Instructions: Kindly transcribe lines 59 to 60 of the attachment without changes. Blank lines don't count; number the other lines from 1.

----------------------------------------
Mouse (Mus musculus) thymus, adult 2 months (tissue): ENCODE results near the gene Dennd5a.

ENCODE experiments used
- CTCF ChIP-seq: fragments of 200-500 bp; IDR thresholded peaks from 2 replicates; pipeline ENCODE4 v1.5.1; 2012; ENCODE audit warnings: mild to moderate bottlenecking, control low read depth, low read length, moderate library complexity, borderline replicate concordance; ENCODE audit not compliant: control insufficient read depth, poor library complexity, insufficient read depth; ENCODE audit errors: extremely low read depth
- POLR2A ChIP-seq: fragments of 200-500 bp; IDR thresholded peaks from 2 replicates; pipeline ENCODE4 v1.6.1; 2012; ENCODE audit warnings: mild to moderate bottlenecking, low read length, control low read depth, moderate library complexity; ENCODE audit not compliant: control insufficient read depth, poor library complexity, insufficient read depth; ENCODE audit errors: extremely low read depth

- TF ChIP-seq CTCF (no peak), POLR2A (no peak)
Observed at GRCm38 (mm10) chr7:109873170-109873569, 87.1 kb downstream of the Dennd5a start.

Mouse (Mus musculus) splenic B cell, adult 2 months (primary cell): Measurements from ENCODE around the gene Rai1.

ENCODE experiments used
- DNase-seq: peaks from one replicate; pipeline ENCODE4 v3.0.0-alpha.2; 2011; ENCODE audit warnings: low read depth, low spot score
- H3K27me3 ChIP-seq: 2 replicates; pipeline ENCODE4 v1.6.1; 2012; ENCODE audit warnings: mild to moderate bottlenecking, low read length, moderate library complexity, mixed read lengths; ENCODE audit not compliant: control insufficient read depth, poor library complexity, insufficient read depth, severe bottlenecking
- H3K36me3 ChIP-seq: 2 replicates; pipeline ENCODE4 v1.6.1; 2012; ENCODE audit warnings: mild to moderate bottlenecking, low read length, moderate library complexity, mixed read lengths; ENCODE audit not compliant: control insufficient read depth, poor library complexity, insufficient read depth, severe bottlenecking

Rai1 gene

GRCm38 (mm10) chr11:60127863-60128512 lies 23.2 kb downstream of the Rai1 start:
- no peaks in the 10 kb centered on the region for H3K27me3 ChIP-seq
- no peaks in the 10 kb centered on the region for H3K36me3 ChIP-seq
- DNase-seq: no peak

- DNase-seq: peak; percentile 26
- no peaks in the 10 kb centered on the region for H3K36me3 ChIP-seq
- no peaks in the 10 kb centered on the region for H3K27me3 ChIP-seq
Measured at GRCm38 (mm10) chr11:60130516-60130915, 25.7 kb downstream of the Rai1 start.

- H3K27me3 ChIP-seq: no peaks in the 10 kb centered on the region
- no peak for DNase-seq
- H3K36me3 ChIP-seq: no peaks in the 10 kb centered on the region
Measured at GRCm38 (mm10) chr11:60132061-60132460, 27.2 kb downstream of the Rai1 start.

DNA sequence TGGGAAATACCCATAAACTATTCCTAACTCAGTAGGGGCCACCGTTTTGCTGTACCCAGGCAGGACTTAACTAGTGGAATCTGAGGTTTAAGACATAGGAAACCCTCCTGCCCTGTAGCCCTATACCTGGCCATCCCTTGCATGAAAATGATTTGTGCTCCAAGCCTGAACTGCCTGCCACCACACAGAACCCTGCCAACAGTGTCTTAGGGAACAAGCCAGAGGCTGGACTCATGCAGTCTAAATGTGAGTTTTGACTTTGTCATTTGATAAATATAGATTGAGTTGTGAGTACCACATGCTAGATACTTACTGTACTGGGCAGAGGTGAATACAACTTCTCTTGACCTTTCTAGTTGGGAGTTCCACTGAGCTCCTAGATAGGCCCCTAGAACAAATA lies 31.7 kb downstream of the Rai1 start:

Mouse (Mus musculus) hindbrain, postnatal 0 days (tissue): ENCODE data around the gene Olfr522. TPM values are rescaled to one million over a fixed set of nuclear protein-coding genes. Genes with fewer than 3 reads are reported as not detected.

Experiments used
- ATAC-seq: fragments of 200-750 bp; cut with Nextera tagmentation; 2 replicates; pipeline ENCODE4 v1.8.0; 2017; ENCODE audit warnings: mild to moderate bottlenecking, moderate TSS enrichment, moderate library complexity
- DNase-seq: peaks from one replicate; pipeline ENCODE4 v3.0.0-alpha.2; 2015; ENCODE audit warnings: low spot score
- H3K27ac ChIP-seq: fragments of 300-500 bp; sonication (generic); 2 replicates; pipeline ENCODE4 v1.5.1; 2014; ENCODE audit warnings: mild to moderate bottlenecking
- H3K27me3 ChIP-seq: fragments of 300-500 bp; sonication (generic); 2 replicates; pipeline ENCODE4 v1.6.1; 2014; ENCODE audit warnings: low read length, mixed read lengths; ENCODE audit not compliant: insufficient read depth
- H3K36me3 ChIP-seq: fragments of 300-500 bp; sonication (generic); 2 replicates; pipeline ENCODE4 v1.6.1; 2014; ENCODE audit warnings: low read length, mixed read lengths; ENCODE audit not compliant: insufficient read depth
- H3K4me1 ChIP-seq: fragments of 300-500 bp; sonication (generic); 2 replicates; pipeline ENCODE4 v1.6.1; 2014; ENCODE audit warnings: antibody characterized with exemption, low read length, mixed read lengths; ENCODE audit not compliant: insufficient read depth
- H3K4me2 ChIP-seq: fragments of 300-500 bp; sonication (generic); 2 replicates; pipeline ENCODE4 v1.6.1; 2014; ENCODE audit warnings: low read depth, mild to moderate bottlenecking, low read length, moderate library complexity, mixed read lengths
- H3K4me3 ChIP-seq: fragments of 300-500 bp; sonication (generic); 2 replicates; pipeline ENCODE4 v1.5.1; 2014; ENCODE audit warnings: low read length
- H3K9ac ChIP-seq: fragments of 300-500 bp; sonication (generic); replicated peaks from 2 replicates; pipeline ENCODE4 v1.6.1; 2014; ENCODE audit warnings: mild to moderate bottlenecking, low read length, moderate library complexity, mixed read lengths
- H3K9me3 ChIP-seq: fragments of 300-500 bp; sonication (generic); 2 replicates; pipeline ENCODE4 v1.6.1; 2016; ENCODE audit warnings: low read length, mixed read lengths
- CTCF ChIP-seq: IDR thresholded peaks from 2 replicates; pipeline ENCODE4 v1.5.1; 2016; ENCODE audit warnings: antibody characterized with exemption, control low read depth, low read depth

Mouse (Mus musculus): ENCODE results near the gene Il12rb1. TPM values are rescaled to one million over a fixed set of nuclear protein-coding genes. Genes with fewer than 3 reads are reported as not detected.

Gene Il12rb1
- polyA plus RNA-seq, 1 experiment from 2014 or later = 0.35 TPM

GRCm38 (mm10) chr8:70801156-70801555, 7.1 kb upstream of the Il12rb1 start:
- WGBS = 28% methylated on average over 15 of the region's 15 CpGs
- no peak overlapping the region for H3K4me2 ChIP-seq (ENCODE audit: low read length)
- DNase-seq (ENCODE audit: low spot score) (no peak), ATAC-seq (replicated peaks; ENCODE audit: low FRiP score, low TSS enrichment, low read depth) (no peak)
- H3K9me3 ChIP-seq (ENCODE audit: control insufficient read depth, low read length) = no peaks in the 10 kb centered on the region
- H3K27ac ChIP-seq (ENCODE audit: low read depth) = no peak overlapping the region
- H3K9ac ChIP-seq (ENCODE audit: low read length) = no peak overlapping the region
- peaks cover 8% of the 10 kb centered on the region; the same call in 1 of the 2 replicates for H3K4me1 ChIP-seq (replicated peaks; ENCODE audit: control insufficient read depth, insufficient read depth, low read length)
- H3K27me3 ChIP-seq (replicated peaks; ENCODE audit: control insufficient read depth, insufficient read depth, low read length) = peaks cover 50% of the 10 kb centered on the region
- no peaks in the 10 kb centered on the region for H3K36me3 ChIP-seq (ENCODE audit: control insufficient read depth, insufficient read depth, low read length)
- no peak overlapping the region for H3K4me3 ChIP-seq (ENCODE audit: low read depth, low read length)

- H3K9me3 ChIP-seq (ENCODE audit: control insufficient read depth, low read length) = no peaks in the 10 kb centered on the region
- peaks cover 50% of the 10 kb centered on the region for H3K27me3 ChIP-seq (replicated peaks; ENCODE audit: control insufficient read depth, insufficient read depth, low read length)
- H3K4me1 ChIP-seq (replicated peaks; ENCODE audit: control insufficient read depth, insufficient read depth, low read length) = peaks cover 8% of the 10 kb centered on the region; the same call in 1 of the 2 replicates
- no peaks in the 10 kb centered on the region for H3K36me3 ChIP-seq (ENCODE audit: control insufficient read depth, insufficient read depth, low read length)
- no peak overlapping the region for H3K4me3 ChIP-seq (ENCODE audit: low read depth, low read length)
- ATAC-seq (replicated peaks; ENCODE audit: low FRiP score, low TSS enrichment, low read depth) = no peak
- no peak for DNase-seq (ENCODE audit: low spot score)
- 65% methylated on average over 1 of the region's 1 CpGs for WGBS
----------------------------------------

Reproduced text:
- no peak for DNase-seq (ENCODE audit: low spot score)
- 65% methylated on average over 1 of the region's 1 CpGs for WGBS